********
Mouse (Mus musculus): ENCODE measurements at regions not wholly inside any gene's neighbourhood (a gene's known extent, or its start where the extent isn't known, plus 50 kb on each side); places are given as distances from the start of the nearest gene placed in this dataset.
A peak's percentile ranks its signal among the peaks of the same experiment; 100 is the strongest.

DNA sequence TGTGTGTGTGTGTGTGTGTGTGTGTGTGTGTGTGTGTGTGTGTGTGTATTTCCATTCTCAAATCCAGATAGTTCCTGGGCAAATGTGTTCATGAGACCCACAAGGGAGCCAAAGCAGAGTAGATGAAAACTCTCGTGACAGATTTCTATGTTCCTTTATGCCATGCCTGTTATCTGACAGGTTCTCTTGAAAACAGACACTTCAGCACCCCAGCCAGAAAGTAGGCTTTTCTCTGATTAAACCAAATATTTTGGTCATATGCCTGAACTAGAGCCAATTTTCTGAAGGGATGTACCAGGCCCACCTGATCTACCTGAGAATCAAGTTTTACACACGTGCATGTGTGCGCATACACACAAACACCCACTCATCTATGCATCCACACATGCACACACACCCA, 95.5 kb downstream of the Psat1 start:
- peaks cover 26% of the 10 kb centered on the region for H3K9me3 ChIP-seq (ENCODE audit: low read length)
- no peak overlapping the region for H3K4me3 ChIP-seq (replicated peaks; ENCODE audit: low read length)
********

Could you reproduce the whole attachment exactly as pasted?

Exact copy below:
Mouse (Mus musculus): ENCODE measurements at regions not wholly inside any gene's neighbourhood (a gene's known extent, or its start where the extent isn't known, plus 50 kb on each side); places are given as distances from the start of the nearest gene placed in this dataset.
A peak's percentile ranks its signal among the peaks of the same experiment; 100 is the strongest.

DNA sequence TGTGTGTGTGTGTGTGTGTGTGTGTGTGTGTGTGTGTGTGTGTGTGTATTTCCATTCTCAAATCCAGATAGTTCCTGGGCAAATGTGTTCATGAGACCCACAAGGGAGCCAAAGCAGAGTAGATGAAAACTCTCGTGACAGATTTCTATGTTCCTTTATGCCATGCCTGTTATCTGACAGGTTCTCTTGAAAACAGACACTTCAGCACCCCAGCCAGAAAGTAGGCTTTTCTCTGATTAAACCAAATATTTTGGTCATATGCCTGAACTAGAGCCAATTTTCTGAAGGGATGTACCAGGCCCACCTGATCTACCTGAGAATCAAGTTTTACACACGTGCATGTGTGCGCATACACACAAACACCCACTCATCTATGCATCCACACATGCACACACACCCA, 95.5 kb downstream of the Psat1 start:
- peaks cover 26% of the 10 kb centered on the region for H3K9me3 ChIP-seq (ENCODE audit: low read length)
- no peak overlapping the region for H3K4me3 ChIP-seq (replicated peaks; ENCODE audit: low read length)